I have been reading many modern philosophical and Stoical books recently and they have proved very enlightenning, comforting and inspiring. Below are my reviews of my six current favourites.
Stand Firm by Svend Brinkmann, Polity Press, 2017
I read this book after reading a passage of it featured in the Guardian's 'Inner Life' section. It was the book that lead me to explore Stoicism further and reconnect with my earlier love of philosophy. The book is a kind of 'anti-self-help' guide and uses a seven step model to help us resist the craziness of an accelerating culture. The steps recommended include stop trying to find yourself, practice negative (Stoical!) thinking, say no to change for the sake of change, read more fiction and spend time reflecting on the past.
The antidote by Oliver Burkeman, Canongate Books, 2012
This book felt much lighter than the other books I have been reading. It is less about philosophy in general or Stoicism in particular and more an entertaining romp through modern self-help ideas, which he goes on to dissect and offer 'antidotes' to. I'm happy that Stoicism is offered as one of the cures as is Buddhism and John Keats.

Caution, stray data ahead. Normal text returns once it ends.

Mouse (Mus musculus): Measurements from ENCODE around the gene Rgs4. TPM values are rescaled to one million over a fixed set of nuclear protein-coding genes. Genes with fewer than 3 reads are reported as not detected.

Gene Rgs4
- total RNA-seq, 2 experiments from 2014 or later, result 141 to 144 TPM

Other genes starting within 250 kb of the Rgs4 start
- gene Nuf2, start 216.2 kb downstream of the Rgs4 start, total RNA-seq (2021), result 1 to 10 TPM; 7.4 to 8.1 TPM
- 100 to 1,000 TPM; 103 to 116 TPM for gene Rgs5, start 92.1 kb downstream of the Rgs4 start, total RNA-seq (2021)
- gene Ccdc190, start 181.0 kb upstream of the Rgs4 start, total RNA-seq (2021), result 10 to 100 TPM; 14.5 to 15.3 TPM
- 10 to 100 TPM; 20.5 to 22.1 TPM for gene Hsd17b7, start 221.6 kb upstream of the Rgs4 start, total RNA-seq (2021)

A guide to the good life by William B. Irvine, Oxford University Press, 2009
This is my favourite book on modern Stoicism written in a very readable style. It contains lots of good, common sense advice on dealing with insults, doing your duty, overcoming 'anti-joy' and facing death. It also explains how to use Stoic techniques to live a better life, such as negative visualisation which can help you escape the hedonic treadmill by encouraging you to contemplate the loss of that which you cherish. It also covers fatalism, self-denial and meditation. There is a historical look at the ancient Greek and Roman stoics at the beginning and some guidance on how to adopt stoicism as a philosophy of life today at the end.
Philosophy for life and other dangerous situations by Jules Evans, Random House, 2012
My philosophical reading had been somewhat fixated on the Stoics and I was beginning to wonder what valuable insights other ancient philosophers might be able to bring to my modern life. This book and its author satisfied my curiousity quite nicely. The book follows an imaginary study day at the ancient School of Athens, an interesting mind excursion to a different time and place. The day begins with a lesson about practical philosophy influenced by Socrates. The author discusses Socrates' teaching, illuminated by his recent encounters with CBT. The day continues in a similar way, the Stoics take over the morning lessons, with excursions into Epictetus and the serenity prayer, Musonious Rufus and Seneca. We get Epicurus for lunch and mysticism and skepticism in the afternoon. After a bit of Plato, Plutarch, Aristotle and politics we return to Socrates to contemplate our own ends. Despite its ancient roots many of the experiences illuminating the philosophy were modern. It felt a very relevant and satisfying read.
How to be a stoic by Massimo Pigliucci, Penguin Books, 2017